Court Rejects Meta’s Plea To Dismiss Privacy Invasion Claims Made By Online Taxpayers

It looks like things are not going in Meta’s direction after all as a federal judge ruled how the tech giant’s bid to have claims made by online taxpayers regarding unfair privacy invasion dismissed was rejected.

The fact that the judge sided against the company is not something Meta saw by a long distance as it is now being forced to fight against claims of collecting user data from sites where they had filed taxes.

The date of the ruling was outlined to be during the later hours of Monday when the judge added how the allegations against Meta could prove how the firm violated different state privacy laws by compiling user-sensitive information via Meta Pixel. The latter is the name given to a code used for tracking purposes that can be found on several different pages.

Needless to say, the decision was a major one that has been called a serious defeat but it’s not a whole loss as only some of the claims were dismissed which entailed accusations of Meta stealing property that was under the ownership of the taxpayers.

The new decision arises for a battle that goes back to the end of 2022. This is when taxpayers mentioned through a complaint generated via class action how Meta Pixel was collecting incorrect data including personal finances through various sites online including TaxSlayer amongst others.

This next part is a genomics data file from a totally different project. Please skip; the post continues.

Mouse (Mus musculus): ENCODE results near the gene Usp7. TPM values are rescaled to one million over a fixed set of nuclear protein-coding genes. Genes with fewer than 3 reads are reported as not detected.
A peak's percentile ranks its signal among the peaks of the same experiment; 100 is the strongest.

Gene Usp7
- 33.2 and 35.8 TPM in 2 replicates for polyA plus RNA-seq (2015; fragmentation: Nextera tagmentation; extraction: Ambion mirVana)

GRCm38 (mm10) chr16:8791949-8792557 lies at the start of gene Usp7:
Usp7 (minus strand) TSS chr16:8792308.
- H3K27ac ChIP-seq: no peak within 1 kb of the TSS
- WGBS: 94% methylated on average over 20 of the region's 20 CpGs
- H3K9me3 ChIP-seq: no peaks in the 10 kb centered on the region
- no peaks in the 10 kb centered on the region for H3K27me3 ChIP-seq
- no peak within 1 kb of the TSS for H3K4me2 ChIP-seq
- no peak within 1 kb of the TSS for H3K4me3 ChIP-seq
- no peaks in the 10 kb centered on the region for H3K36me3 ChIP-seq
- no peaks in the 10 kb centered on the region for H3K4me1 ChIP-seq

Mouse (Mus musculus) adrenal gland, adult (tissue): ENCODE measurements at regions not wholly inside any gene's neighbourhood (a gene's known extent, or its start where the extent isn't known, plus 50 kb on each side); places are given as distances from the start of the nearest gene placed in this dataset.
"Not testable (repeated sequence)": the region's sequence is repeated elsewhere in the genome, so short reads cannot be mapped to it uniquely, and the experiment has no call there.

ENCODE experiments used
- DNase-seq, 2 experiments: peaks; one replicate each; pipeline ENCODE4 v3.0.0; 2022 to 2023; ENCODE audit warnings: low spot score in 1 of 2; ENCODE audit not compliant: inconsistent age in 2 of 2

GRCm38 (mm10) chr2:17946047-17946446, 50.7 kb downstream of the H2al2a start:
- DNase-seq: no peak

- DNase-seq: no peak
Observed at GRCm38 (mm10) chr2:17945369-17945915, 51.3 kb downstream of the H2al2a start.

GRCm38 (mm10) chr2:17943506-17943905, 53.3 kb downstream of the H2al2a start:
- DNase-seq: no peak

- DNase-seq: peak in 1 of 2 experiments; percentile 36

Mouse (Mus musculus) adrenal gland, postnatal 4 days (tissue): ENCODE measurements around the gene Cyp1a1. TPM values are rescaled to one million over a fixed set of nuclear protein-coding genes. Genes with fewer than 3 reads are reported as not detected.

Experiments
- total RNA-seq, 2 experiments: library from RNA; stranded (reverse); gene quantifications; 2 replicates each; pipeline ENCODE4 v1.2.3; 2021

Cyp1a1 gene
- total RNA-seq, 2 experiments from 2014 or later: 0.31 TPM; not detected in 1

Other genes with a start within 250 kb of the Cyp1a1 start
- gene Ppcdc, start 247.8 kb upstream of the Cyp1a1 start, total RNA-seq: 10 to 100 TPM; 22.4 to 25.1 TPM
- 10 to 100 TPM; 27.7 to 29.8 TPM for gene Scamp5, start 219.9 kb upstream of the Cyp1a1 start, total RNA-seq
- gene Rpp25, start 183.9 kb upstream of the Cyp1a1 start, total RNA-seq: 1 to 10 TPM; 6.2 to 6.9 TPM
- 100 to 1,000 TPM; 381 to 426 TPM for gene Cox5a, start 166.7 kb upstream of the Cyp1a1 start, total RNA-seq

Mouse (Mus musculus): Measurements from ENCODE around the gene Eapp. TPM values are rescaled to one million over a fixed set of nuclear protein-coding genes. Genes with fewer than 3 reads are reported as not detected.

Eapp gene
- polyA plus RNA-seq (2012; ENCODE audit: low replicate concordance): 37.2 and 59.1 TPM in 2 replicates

The legal case was filed after media outlet The Markup noted how Meta Pixel was present on a host of leading tax services’ pages.

In July of last month, another report was rolled out by lawmakers from the Democratic party who found how online tax preparation services were rolling out millions of users’ private data with the likes of Meta, Google, and a host of other leading tech giants.

But Meta tried to cover up the claims by adding how it was making use of that for online advertising targeting purposes as well as to train AI algorithms.

Now, Google is facing several litigations over such unlawful data collection behavior.

Facebook’s parent firm hoped to enable the judge to throw out the claims made in the taxpayer lawsuit as a whole. They argued how the company did not willfully get the right kind of data due to policies preventing websites from using Pixel by transmitting sensitive data online.

But the judge felt such arguments were just too premature as they placed reliance on real facts that aren’t proven yet.

The argument from Meta gives rise to another very important query. This has to do with the court couldn’t resolve it at this particular time. And whatever agreements were put forward, they don’t establish that Meta never intended to get the data plaintiffs say was transmitted.

So as you can see, Meta’s loss again and it seems like they’re going to have plenty of explaining to do if they wish to overcome victorious in this case.

Image: DIW-Aigen

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